Review: The Next Batman: Second Son #1

The Next Batman: Second Son #1
Writer: John Ridley

Artists: Tony Akins, Ryan Benjamin, and Mark Morales
Color Artist: Rex Lokus
Letterer: Deron Bennett
Review by Steve J. Ray

Summary

DC’s Future State event has given us fresh new takes on the greatest comics characters of all time. Now, by popular demand, and after great reviews from fans and critics alike, John Ridley’s expanding on the origins of Tim “Jace” Fox in The Next Batman: Second Son #1.

Positives

Tim Fox is a badass. Yes, this look back at his special forces/black ops days is a real eye-opener, and strengthens the case for his worthiness of the mantle of the Bat. John Ridley writes a sympathetic, believable, and impressive character. Enough seeds are sown to build intrigue and interest for future instalments, and the plot and dialogue pump along at a solid pace.

The art team of Ryan Benjamin, Tony Akins, and Mark Morales, alongside Rex Lokus on colors, also do a fine job. Deron Bennett’s letters are always great, and I particularly love the way he translates Ridley’s sounds of violence to the action scenes.

I’m really looking forward to seeing this on the printed page, as opposed to reading it on a cold, dead screen.

Negatives

I really don’t like the formatting of digital comics. The truncated, landscape pages are clunky, and the auto zooming, while helpful in showing you which way to look may be seen as helpful to some; as a veteran comics reader, I hate it. I like to take a quick scan of the whole page (with my eyes) before reading it, and then focus on the art and story at my own pace. I like taking in the details organically, as a well laid out, and professionally lettered comic-book – which is what I’d expect from this level of creative talent – should be designed to flow, and to help the eye follow the story naturally.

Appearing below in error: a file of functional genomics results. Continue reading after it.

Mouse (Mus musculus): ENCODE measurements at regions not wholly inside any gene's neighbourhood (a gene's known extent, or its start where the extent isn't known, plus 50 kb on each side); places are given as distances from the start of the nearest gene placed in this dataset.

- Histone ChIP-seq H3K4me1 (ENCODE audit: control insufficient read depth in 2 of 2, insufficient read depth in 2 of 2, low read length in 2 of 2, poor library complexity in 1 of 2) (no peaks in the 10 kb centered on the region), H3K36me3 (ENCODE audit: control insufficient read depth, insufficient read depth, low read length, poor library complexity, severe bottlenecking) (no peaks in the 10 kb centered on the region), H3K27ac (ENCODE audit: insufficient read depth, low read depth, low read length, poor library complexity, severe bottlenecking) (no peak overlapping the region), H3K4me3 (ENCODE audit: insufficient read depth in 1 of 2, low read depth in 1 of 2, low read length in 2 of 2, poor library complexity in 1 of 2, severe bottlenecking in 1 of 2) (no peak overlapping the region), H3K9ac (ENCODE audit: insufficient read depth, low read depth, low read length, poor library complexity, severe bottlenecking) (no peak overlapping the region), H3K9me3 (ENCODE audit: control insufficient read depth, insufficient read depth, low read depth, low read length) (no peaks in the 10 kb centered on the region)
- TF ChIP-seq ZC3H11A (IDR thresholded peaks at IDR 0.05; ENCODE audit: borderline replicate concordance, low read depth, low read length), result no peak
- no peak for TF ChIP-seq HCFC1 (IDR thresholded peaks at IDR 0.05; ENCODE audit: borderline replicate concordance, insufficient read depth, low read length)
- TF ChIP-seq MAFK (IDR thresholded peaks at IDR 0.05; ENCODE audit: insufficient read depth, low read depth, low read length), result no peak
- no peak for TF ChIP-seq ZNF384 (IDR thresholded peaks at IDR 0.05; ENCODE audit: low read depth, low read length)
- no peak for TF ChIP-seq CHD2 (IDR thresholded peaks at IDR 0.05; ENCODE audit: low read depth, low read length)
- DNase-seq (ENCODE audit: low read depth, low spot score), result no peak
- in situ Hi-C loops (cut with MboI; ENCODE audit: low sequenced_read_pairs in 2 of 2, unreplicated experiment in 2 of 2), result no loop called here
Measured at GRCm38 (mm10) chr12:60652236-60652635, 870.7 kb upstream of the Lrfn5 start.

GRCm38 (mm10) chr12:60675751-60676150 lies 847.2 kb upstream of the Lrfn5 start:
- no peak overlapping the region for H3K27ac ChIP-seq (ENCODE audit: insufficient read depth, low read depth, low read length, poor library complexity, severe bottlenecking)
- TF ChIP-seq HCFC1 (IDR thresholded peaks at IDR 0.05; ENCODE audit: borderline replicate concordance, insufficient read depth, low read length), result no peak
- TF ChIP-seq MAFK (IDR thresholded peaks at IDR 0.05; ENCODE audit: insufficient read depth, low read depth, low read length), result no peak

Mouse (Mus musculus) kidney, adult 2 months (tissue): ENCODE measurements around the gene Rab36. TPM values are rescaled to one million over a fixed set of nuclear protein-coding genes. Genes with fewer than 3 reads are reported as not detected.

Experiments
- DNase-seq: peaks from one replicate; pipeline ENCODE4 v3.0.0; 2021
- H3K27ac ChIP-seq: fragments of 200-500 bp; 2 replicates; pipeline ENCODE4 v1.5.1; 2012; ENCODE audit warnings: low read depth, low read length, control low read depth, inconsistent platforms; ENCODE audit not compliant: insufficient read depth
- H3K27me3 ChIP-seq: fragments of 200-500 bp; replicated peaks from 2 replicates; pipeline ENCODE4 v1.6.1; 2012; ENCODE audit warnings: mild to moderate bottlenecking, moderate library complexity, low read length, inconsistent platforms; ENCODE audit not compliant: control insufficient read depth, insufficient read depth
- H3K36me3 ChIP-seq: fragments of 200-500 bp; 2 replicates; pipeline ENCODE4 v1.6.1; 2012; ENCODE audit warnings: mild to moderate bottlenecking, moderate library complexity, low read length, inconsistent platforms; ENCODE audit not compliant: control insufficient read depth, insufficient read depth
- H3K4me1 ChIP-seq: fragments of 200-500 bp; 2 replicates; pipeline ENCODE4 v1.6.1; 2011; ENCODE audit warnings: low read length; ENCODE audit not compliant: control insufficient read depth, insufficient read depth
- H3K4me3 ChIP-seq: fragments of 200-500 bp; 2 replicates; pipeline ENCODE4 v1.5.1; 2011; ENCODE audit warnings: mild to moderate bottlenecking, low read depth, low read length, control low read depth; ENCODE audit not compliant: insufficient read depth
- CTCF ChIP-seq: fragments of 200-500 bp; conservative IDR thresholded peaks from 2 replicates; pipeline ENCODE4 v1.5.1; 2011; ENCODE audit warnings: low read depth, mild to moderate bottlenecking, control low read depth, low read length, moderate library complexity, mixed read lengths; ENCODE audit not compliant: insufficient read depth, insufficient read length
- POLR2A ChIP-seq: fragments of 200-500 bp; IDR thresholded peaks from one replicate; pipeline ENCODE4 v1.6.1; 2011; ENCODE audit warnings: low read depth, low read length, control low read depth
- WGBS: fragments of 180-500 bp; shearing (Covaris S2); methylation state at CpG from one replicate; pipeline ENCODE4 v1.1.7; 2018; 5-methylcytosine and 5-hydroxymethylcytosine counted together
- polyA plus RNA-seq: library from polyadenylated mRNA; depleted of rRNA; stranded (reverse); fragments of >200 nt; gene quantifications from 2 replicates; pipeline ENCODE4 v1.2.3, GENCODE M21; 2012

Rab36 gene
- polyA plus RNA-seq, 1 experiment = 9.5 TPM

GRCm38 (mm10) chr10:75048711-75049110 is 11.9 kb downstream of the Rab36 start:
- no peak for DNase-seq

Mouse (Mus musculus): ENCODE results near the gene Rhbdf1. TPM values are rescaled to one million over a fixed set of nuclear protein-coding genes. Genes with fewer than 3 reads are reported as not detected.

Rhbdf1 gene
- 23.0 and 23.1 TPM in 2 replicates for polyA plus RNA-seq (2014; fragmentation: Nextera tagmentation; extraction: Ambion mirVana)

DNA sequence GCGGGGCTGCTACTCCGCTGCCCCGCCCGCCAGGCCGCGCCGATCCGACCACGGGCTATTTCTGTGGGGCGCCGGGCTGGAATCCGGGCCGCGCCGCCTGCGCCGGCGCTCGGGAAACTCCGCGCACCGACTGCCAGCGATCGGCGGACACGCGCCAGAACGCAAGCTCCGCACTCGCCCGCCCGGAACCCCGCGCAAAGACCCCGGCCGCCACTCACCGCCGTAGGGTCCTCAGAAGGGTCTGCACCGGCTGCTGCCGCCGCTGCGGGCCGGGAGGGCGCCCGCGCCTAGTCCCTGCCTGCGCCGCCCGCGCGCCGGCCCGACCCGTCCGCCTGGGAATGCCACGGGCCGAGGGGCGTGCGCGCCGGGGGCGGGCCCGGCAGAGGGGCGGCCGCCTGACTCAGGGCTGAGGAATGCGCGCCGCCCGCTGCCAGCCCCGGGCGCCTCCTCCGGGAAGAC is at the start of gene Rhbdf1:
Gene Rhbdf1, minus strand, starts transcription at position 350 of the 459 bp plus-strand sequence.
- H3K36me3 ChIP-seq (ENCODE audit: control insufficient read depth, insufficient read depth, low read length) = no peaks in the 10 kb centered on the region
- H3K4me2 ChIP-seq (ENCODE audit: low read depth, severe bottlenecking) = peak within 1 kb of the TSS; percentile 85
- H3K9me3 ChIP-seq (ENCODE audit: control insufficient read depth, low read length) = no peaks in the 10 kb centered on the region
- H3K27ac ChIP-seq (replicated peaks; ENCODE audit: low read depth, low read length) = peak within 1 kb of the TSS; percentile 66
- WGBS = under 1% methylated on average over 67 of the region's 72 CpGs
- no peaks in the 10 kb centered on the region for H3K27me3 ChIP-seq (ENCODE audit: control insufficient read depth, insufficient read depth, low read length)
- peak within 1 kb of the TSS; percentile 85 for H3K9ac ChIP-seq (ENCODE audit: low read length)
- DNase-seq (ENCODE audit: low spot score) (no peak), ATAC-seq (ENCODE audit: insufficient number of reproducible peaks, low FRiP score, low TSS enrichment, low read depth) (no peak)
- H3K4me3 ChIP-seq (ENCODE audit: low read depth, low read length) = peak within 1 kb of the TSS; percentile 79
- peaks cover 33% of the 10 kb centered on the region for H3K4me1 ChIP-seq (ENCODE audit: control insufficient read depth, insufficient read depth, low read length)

The chapter itself is great, but I’m really not a fan of the digital reading experience.

Verdict

This series really is worth picking up, if The Next Batman: Second Son #1 is anything to go by. The characterization is solid, and  the dialogue comes across as natural and engaging. The art’s solid and a genuine effort has been made to lay solid foundations for what’s to come. I look forward to the story coming out in individual issues, or a collected edition soon, so it can be read the way comics are meant to be.

Images Courtesy of DC Entertainment

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